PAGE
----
Tickling the ivories all the way to victory

Published on Tuesday, 19 December 2023 07:45

By Ed Stozek
For the Herald

The thought of moving a heavy object conjures up images of the time when my friend Gerald helped move an upright Kawai piano.

If we had the right equipment it would have been a much easier task, nevertheless, “us two former farm boys” managed to move the piano to its new location.

During WWII pianos destined for American troops serving overseas were moved to new locations in a much different manner.

Steinway and Sons produced specially-built pianos for the American troops. Called the Victory Vertical or G.I. Steinways, pianos were crated and airdropped by parachute onto battlefields to provide musical relief and relaxation for the soldiers.

At this time all kinds of production involving metals such as iron, copper and brass that was non-essential to the war effort was prohibited by the American government because these metals were essential to manufacture guns, tanks and artillery. The instrument maker companies were affected by the new regulations. They had to alter their merchandise to comply with the new regulations and manufacture a product that the military could use or face bankruptcy while waiting for the war to end.

One of the “Big Four” piano makers, Steinway and Sons, had manufactured pianos for over 90 years. Instead of shutting down their factory, the company fabricated coffins and parts for troop transport gliders.

The Baldwin Piano Company constructed wooden airplane wings and the Gibson Guitar Company assembled wooden toys.

Although these ventures weren’t profitable, the projects enabled the companies to keep their operations running.

Steinway was rewarded when the US military granted a contract to make heavy duty military pianos for commissioned officers. By June 1942, the company workers also had designed a small upright piano, “no more than forty inches high and weighing 455 pounds, it was light enough to be carried by four soldiers. The pianos did not have legs like the usual upright models as they would not have withstood an airdrop. Each piano was treated with special anti-termite and anti-insect solution and sealed with water-resistant glue to withstand dampness.”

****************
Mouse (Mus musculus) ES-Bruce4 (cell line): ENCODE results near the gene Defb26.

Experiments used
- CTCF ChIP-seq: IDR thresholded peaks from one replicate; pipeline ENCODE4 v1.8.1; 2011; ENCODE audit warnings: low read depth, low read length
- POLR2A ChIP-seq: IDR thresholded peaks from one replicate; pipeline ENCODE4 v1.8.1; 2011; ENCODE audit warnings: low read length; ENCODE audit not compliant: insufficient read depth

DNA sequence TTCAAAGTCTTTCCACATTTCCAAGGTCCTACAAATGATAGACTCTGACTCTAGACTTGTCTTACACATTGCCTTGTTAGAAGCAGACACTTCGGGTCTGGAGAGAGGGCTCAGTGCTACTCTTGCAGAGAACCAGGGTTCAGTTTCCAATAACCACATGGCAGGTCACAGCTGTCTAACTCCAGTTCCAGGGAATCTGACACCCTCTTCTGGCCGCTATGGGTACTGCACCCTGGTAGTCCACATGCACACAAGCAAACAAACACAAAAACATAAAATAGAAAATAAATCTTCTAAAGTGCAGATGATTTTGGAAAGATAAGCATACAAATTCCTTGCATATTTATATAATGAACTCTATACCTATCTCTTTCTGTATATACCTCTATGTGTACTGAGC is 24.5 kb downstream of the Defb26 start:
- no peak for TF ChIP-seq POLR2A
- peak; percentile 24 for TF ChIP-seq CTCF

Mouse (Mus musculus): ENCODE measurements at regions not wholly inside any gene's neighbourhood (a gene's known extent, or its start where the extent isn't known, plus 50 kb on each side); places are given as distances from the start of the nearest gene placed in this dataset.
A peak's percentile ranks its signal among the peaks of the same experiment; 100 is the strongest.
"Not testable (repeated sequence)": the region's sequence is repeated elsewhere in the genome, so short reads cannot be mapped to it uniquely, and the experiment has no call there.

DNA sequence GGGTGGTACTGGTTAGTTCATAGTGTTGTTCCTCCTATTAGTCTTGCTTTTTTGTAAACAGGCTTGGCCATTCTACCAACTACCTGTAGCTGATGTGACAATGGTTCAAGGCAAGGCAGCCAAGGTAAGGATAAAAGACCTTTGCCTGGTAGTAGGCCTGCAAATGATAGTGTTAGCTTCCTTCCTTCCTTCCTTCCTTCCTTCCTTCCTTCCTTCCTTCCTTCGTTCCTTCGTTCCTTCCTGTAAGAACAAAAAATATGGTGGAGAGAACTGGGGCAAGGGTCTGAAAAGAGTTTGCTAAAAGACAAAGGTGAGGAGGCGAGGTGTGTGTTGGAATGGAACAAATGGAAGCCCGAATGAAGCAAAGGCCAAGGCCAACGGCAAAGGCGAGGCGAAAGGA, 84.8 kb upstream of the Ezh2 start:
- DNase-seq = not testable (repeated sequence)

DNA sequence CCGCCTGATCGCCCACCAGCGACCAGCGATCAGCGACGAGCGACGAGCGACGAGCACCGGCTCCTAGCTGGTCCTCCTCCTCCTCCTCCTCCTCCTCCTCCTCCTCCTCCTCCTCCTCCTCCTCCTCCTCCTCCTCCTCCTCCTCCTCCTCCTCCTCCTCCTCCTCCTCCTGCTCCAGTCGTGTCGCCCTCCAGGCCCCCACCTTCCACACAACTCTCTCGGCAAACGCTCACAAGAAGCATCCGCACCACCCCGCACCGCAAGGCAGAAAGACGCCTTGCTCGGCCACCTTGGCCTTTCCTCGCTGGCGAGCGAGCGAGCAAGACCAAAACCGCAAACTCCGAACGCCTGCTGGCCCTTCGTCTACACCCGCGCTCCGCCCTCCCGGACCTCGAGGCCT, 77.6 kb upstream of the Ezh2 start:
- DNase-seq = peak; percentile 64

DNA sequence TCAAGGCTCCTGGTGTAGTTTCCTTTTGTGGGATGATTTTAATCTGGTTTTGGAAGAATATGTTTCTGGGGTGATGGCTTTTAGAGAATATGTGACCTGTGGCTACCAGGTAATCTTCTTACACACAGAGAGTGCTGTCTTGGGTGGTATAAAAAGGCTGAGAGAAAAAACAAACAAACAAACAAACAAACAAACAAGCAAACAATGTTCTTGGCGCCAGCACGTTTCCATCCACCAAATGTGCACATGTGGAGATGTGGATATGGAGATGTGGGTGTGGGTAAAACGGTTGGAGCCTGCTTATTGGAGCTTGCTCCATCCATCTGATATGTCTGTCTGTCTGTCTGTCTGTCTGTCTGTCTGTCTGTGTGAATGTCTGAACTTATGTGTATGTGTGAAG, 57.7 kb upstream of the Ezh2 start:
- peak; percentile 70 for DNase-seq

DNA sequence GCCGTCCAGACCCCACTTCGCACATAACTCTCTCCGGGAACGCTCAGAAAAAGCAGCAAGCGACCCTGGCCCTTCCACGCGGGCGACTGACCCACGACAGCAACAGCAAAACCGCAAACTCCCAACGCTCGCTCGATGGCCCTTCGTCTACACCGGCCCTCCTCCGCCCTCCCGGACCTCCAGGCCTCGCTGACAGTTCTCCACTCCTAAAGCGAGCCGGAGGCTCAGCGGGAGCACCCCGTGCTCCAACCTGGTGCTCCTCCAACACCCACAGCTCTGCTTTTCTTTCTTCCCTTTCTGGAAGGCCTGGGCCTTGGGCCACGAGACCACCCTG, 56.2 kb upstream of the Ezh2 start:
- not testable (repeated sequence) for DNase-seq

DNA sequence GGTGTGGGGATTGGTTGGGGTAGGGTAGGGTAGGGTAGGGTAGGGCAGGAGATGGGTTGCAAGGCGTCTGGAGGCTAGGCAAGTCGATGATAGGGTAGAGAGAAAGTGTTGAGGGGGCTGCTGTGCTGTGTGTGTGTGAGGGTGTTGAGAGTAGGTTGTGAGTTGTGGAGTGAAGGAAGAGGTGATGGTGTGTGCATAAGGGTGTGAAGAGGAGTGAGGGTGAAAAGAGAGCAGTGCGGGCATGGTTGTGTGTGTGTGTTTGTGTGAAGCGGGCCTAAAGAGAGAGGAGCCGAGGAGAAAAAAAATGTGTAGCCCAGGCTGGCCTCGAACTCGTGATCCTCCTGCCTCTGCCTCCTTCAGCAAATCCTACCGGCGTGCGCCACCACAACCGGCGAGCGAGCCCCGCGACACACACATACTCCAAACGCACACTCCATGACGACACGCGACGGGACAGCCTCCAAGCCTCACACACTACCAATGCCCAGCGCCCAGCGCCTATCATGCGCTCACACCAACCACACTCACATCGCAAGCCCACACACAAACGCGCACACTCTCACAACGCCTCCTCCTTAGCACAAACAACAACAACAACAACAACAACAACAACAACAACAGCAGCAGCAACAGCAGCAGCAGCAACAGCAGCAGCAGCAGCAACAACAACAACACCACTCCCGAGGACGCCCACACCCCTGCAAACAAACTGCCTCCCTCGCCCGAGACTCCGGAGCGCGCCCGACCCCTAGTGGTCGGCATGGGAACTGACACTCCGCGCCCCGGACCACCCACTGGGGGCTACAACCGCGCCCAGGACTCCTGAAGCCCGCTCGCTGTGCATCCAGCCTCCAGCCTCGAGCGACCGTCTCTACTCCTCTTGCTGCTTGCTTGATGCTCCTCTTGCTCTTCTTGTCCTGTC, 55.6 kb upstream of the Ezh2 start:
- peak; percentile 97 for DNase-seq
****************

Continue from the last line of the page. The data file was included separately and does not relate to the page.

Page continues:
Ivory keys were coated with white celluloid to protect them from tropical climate conditions and soft iron was used instead of copper for windings on the bass strings. To comply with the government restrictions only 33 pounds, roughly one tenth of metal was used compared to a typical grand piano.

Along with tuning equipment and instructions, the finished products, identified by their military colours of olive, blue and gray, were packed into durable shipping crates and then dropped by parachute from a B-17 bomber.

Approximately 2,500 Victory Vertical pianos were dropped to American soldiers fighting the war in Asia, Africa and Europe.

For example, Victory Verticals were played by a dance band in the Philippines, a special service unit in Alaska and by accompanied performers from Bob Hope to violinist Isaac Stern as they toured on behalf of the United Service Organizations.

For the American troops, music gave peace of mind from the horrors of war and helped to alleviate them from being homesick. The pianos played a vital role in providing soldiers with countless hours of diversion, education, worship, enrichment and outreach.

One soldier wrote home to his family, “Two nights past we received welcome entertainment when a jeep pulling a small wagon came to camp.

The wagon contained a light system and a Steinway piano. We all got a kick out of it and sure had fun after meals when we gathered around the piano to sing. I kept smiling and even today am humming a few of the songs we sang.” (Steinway.com)

Much like the Victory Vertical or G.I. Steinway, the piano that Gerald helped me move also became an important fixture in our new house. My children spent countless hours practising their scales and test pieces for their music lessons from Mrs. Scinocca and Mrs. Borgfjord.

This past summer my friend Frank came from Edmonton for a visit. It was like old times from our university days. We congregated around the piano. I strummed my acoustic guitar and Frank “ickled the ivories.”

Like the soldiers during WWII we really enjoyed making music.



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